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The Geography of the Yellow River

The Yellow River is the sixth longest river in the world, but over 100th for discharge! This is because it flows through dry areas of North China, which draw on it for agriculture, industrial, and municipal water needs.

Known as "the Mother River of China", it still contributes greatly to the water needs of some of the major historical cities of China.

Once known as "China's Sorrow" its flooding has largely been alleviated by dams and dykes (and the heavy abstraction mentioned above).

The Course of the Yellow River

Yellow River Map

The Yellow River originates from the Roof of the World (the Qinghai-Tibet Plateau) in the Kunlun Mountains in  western China.

The upper reaches of the Yellow River

It flows through nine provinces in the dry north of China: Qinghai, Sichuan, Gansu, Ningxia, Inner Mongolia, Shanxi, Shaanxi, Henan, and Shandong, before flowing into the Bohai Gulf at the city of Dongying.

The Yellow River is 5,464 kilometers (3,395 miles) long, the second longest river in China after the Yangtze River.

The Ordos Loop is the characteristic rectangular "n" shape that the Yellow River takes round the city of Ordos in Inner Mongolia, as it deviates 600 km north, 300 km east, then 600 km south.

Tributaries of the Yellow River are many, but none particularly famous, including the White, Black , Qingshui, Fen, Wei, Luo, Qin, and Dawen rivers.

Location and Drainage Area

The Yellow River Basin is located between Qinghai and Shandong provinces, with a characteristic broad serpentine shape, taking it as far north as Inner Mongolia and as far south as Sichuan.

It has an east-west extent of 1,900 km (1,180 miles; 96–119° east) and a north-south extent of 1,100 km (684 miles; 32–42° north), with a total basin area of 752,000 km2 (290,000 mi2), larger than Texas or France.

The Upper Reaches of the Yellow River

Zhongshan Iron BridgeZhongshan Iron Bridge in Lanzhou — the first bridge over the Yellow River

The upper reaches of the Yellow River have a total length of 3,472 kilometers (2,157 miles) and total drainage area of 428,000 km2 (165,000 mi2), bigger than California.

The source section flows mainly through remote pastures, swamps, lakes, and gorges between the source and its emergence into more populated areas at 1,600 meters (5,200 ft) above sea level around Lanzhou in Gansu Province.

There are three large reservoirs in the upper reaches with hydroelectric dams: Liujia Gorge, Lijia Gorge, and Longyan Gorge.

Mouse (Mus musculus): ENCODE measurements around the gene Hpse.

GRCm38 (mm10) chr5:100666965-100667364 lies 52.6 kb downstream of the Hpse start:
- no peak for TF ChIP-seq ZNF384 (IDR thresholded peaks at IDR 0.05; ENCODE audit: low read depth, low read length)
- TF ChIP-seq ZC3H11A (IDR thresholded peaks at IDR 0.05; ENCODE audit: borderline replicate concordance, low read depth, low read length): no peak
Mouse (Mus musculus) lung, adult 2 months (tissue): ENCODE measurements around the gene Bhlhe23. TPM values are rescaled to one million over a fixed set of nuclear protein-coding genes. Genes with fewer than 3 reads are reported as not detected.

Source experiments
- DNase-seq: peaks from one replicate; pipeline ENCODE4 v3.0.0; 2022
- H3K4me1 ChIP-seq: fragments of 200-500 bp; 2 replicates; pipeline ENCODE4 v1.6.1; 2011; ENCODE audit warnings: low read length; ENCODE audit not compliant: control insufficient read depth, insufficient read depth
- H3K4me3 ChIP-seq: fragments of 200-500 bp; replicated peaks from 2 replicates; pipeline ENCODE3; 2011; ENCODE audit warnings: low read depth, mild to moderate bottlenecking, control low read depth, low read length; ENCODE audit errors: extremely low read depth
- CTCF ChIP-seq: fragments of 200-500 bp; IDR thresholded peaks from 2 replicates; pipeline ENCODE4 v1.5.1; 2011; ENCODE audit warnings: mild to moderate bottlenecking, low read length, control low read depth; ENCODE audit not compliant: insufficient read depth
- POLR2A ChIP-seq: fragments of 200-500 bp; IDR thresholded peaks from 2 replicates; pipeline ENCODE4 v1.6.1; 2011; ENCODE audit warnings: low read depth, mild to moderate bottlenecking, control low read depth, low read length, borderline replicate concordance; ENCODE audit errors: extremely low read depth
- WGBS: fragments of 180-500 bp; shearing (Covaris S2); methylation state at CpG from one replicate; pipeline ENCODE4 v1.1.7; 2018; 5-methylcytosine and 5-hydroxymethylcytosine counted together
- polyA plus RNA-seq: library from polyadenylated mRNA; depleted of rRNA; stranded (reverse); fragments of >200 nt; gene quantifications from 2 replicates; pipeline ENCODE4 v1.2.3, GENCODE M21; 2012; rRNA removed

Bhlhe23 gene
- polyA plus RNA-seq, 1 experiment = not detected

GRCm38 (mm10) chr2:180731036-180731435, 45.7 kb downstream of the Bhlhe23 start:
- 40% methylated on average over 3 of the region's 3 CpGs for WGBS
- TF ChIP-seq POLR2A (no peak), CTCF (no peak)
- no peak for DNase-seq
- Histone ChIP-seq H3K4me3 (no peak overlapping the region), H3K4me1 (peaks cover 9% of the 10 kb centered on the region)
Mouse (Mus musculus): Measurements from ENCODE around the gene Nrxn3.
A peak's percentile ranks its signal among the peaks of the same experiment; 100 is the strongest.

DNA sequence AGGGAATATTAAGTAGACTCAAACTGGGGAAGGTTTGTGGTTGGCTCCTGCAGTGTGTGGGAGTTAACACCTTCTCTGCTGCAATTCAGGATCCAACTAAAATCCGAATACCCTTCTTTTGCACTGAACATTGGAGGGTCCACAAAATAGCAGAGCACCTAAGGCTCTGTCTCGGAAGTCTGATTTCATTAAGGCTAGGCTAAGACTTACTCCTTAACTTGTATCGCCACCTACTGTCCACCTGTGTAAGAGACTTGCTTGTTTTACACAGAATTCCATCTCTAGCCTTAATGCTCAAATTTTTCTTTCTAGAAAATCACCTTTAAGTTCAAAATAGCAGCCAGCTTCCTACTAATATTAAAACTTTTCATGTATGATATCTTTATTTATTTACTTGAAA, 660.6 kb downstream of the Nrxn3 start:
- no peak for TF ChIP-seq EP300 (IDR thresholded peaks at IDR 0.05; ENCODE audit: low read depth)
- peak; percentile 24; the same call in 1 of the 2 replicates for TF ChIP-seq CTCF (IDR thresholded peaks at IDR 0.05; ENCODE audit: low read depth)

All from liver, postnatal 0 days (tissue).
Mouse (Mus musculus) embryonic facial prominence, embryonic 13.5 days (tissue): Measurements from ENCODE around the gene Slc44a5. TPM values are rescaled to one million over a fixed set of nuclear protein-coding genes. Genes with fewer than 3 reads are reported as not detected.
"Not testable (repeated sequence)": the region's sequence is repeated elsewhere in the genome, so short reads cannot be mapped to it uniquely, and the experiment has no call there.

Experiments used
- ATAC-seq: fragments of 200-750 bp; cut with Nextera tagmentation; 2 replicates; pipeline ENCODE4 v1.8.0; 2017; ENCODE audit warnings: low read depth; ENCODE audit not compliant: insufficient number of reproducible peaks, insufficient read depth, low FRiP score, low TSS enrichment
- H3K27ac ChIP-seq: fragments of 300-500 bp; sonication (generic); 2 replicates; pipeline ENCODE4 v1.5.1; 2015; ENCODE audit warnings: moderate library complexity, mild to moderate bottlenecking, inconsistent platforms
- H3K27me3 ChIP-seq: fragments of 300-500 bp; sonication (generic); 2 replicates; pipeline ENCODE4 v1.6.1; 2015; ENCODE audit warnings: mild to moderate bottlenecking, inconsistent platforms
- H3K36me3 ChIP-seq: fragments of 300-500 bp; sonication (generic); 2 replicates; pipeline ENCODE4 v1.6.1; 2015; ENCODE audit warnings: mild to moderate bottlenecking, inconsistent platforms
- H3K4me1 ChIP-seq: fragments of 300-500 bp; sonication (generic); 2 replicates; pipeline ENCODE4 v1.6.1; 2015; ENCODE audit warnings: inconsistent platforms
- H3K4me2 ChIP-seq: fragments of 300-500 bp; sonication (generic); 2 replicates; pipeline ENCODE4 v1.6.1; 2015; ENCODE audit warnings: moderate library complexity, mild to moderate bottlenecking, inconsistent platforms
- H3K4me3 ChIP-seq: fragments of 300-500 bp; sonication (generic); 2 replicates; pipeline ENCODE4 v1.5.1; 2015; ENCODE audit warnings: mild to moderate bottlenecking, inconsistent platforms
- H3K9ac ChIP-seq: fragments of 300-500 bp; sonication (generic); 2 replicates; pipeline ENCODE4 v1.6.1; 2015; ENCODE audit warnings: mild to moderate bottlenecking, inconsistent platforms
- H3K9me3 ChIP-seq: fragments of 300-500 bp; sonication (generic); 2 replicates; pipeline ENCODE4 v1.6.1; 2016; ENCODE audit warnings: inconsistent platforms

Higher up the two largest lakes are Ngoring Lake (Elinghu) and Gyaring Lake (Zhalinghu), where fish are plentiful and protected in the Three River Sources Nature Reserve. (The Yangtze and Mekong also have their sources in that area.)

The Middle Reaches of the Yellow River

Hukou WaterfallHukou Waterfall — the "yellowest" waterfall in the world

The middle reaches is officially from Hekou in Inner Mongolia, at 1,200 meters (3,900 ft) above sea level, to Zhengzhou, Henan Province, 100 meters (300 ft) above sea level. The middle reaches measure 1,206 kilometers in length, draining 344,000 km2 (133,000 mi2), the size of Germany.

Most branches flows through China's Loess Plateau region, causing serious erosion and sedimentation of the Yellow River.

The Xiaolangdi Multi-Purpose Dam protects Luoyang (20 km SE) from flooding, provides municipal water supply, irrigation, and a significant amount hydroelectric power (1/4 of the Grand Coolie Dam, North America's largest). It is the critical flood control project for the lower reaches of the Yellow River.

The "Yellowest" Waterfall in the World

Hukou Waterfall is the second largest waterfall in China and the most sedimented major waterfall in the world. Its width changes with season, from 30 meters (98 feet) to 50 meters (164 feet). It's 18 meters (60 ft) high, forming a magnificent scene, like a giant chocolate fountain. Learn more about Hukou Waterfall.

The Lower Reaches of the Yellow River

The Lower Reaches, from Zhengzhou to the Pacific (the Bo Sea Gulf), have a length of 786 km, and drain a mere 23,000 km2 (8,880 mi2), the size of New Jersey. Excessive sediment deposits have raised the riverbed several meters above the surrounding ground, forming the worldly famous "above ground river"!.

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